Conclusion – In Support of a Patent Box for Australia

While it is obviously impossible to assert a cause-and-effect relationship between inventiveness, patent filings, and commercial success, these things are undoubtedly correlated, and the US has historically excelled at all of them.  The Australian government could therefore, in my opinion, do a lot worse than to provide Australian companies with a financial incentive to patent their inventions (preferably internationally, as well as locally), and to commercialise those patented technologies.

That is exactly what a patent box scheme does.  A reduced rate of tax is paid specifically on those profits that can be attributed to the presence of one or more patented inventions in a product.  Thus to obtain the benefit, a company has to do two things – it has to patent its inventions, and it has to successfully commercialise the patented technologies.  Furthermore, the inventions cannot be trivial, in the sense that a tax reduction will only be obtained if the market is willing to deliver higher profits to the innovator on the basis of the patented features of the product.

Of course, it has to be said that a scheme which encourages companies to apply to patents will also be a good thing for patent attorneys!  But, setting aside pure self-interest for a second, that is surely something else that would be beneficial for Australia, which also needs to develop and maintain world-class service industries supported by a base of local economic activity.

So, what do you think?  Is a patent box tax scheme appropriate for Australia?  And if so, what should be its parameters?  Let me know in the comments.

Image Copyright (c) 123RF Stock Photos


arachne said...

So the same guy passionately in favour of expanding patentable subject matter to include business methods, is also passionately in favour of a patent box. hmm.

Hypothetically, if both manner of manufacture cases currently in the courts (RPL and Research Affiliates) were won by the patent applicants, what percentage of new patent applications would you guess to be made in the field of business methods? I would guess that every single entity in the banking/financial sector would be racing to get a patent and effectively halve their tax bill (this might perhaps benefit Australian patent attorneys somewhat). And you thought Chinese being granted a few hundred innovation patents was an egregious example of gaming the system.

The timing of this proposal is convenient. If the patent box were put in place concurrently with the expansion of patentable subject matter to include business methods, treasury would be unable to accurately predict how much potential tax revenue would be lost from the flood of new patentees from the financial sector.

As an aside, I get very weary of the same handful of 'great Aussie inventions' being trotted out, as a half-hearted lament about the stifled Aussie inventor. From the statistics I recall, Australians are (per-capita) fairly average when it comes to invention; trying to spin it that Australia is amazingly inventive and is only being held back by lack of is boring and disingenuous.

I would be not at all surprised if the patent box had almost no effect on the level of investment in the manufacturing and high tech sectors, while profit generated in other sectors were simply trucked right through the massive loophole this would create.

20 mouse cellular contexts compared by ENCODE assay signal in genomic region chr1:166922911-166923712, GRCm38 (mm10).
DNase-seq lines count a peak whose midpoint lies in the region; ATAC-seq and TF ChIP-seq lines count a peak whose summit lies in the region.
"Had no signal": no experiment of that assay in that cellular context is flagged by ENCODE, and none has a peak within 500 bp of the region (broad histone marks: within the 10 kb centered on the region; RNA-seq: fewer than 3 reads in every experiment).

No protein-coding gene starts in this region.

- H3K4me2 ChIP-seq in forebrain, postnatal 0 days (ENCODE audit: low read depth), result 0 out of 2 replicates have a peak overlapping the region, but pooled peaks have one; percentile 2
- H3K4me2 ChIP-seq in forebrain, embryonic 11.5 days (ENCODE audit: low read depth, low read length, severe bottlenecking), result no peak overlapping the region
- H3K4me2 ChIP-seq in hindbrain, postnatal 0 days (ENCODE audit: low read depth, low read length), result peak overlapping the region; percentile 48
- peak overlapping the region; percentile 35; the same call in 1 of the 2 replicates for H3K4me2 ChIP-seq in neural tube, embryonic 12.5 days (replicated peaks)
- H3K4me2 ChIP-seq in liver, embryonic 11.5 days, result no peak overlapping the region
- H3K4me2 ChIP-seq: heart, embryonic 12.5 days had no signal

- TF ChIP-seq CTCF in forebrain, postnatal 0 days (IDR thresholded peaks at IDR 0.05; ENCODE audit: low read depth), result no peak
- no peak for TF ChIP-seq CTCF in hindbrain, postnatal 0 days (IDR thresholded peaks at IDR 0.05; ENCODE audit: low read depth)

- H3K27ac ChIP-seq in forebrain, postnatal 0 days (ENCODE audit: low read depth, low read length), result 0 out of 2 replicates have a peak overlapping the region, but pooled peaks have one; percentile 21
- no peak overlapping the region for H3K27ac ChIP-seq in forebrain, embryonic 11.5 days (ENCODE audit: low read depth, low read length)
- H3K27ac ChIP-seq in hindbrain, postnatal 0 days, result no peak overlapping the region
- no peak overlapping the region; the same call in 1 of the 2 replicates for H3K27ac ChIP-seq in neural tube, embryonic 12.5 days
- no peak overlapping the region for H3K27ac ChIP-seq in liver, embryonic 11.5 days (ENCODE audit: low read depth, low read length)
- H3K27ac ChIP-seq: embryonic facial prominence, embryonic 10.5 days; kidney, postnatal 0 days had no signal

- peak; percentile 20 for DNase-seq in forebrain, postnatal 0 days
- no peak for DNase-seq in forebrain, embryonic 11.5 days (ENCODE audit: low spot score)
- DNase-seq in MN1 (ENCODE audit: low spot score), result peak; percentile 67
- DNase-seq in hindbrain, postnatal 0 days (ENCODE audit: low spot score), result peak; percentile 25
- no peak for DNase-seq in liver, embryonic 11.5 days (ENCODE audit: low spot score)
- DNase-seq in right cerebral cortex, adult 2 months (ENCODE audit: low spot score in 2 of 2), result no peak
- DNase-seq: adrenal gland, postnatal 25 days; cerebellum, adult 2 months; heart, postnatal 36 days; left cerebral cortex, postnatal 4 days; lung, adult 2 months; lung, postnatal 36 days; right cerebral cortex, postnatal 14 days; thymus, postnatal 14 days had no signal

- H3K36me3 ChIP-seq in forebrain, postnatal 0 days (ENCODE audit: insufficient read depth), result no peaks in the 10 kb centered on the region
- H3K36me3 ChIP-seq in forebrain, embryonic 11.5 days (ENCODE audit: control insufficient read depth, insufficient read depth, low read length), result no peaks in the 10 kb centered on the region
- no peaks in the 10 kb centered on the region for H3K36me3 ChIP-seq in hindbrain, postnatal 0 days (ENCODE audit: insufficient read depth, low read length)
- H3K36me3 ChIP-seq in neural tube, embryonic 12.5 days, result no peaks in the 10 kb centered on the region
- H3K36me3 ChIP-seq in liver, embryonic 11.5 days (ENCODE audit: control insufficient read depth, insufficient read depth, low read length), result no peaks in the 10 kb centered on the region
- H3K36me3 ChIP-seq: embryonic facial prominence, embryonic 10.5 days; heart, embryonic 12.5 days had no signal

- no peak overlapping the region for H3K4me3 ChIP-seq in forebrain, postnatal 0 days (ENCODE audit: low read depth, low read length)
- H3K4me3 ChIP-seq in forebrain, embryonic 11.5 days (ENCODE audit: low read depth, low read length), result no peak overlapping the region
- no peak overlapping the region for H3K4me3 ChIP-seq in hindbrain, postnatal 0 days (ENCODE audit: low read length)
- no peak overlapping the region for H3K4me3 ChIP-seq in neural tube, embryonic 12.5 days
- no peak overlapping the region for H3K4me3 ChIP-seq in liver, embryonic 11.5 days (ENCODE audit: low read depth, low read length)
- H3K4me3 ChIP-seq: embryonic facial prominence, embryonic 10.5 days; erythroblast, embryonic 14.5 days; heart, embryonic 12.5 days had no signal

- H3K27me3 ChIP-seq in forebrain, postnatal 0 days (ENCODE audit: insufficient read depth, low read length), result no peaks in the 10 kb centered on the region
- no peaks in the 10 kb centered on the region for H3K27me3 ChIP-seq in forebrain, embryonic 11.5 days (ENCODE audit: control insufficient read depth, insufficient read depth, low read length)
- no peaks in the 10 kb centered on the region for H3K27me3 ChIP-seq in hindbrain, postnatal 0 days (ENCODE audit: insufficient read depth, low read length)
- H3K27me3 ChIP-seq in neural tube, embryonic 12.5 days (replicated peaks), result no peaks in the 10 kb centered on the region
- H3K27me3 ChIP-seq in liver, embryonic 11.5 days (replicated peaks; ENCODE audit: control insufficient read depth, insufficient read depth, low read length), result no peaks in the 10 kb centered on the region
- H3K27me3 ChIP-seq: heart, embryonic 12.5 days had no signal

Caveman_Bob said...

Research Affiliates and RPL don't relate to business methods - Grant is not being overturned by either of these cases. You are either being disingenuous yourself, or you need to look more closely at the cases and revise your argument.

At first glance, however, I do agree that there would be a real risk that a patent box could be exploited ('gaming the system'). There are obvious issues with innovation patents, both with the grant after formalities examination, and with the low standard of innovation required. There could also be issues in determining whether a particular product or later modification actually falls within the scope of the 'patented IP'.

arachne said...

The term 'business method' is a useful shorthand for methods and schemes that are currently not patentable in Australia. Although this includes the literal 'methods of doing business', its definition is not limited to just this. Of course, most applicants want to distance their application from this characterisation because of current Office practice. If you have a term that is better suited feel free to share. If these cases end up in the High Court their outcomes will carry more precedence 'weight' than Grant on general 'business method' cases (except the cases that are closely analogous to Grant).

Caveman_Bob said...

Well, the typical term is 'computer-implemented inventions.' It's generally split away from the concept of 'business methods' - even the EPC separates the concepts of computer software and business methods.

Saying that the term 'business methods' is short-hand for 'methods and schemes that are currently not patentable in Australia' doesn't get us very far - something like the loyalty card scheme in Welcome Real-time, for example, would clearly be a business method but is also patentable in Australia (based on existing law).

The only business methods we can confidently say are not patentable in AU are 'pure' business methods such as the asset protection method in Grant.

Robert said...

This is an interesting idea, but with the current state of the Australian patent system it has unintended consequences written all over it.

I agree with arachne that, if the RA and RPL patents are upheld, the main beneficiaries of the patent box (aside from patent attorneys) will most likely be big companies who patent their business methods purely to get the tax break.